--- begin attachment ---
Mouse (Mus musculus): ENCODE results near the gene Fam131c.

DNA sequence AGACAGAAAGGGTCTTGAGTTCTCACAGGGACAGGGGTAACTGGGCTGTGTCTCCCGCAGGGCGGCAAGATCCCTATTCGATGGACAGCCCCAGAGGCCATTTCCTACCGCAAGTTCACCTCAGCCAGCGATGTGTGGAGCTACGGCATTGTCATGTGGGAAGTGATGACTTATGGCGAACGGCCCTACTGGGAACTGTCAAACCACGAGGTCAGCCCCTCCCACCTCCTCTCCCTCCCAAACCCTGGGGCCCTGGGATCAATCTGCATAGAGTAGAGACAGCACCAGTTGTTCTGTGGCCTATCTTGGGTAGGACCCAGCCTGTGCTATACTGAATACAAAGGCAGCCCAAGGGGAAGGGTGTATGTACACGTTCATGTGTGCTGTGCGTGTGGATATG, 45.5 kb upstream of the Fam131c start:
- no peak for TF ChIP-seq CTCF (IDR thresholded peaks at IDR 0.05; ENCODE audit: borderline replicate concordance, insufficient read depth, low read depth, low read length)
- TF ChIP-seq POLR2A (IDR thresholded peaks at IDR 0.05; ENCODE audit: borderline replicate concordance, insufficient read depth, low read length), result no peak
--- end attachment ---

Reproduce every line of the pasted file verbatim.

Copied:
Mouse (Mus musculus): ENCODE results near the gene Fam131c.

DNA sequence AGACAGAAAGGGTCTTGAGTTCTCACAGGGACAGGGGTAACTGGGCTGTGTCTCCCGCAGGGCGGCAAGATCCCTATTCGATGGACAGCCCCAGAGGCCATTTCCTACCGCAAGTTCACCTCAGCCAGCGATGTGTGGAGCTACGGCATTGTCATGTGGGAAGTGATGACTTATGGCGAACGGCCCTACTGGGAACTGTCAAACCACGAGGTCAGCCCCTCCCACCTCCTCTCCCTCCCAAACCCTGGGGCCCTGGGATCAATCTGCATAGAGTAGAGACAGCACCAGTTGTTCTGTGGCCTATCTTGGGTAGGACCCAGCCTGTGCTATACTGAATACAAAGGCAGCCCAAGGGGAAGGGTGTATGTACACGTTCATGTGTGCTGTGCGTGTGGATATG, 45.5 kb upstream of the Fam131c start:
- no peak for TF ChIP-seq CTCF (IDR thresholded peaks at IDR 0.05; ENCODE audit: borderline replicate concordance, insufficient read depth, low read depth, low read length)
- TF ChIP-seq POLR2A (IDR thresholded peaks at IDR 0.05; ENCODE audit: borderline replicate concordance, insufficient read depth, low read length), result no peak